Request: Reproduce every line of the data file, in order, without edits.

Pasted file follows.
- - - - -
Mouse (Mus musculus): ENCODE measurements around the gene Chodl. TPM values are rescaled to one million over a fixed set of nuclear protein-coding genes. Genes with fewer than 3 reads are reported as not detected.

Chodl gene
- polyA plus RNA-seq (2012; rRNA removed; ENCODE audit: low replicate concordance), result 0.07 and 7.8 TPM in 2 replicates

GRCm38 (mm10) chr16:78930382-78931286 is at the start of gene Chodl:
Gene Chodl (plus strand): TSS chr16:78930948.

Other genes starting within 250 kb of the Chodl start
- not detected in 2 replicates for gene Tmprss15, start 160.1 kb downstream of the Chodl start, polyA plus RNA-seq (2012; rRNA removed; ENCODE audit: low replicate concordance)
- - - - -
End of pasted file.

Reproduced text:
Mouse (Mus musculus): ENCODE measurements around the gene Chodl. TPM values are rescaled to one million over a fixed set of nuclear protein-coding genes. Genes with fewer than 3 reads are reported as not detected.

Chodl gene
- polyA plus RNA-seq (2012; rRNA removed; ENCODE audit: low replicate concordance), result 0.07 and 7.8 TPM in 2 replicates

GRCm38 (mm10) chr16:78930382-78931286 is at the start of gene Chodl:
Gene Chodl (plus strand): TSS chr16:78930948.

Other genes starting within 250 kb of the Chodl start
- not detected in 2 replicates for gene Tmprss15, start 160.1 kb downstream of the Chodl start, polyA plus RNA-seq (2012; rRNA removed; ENCODE audit: low replicate concordance)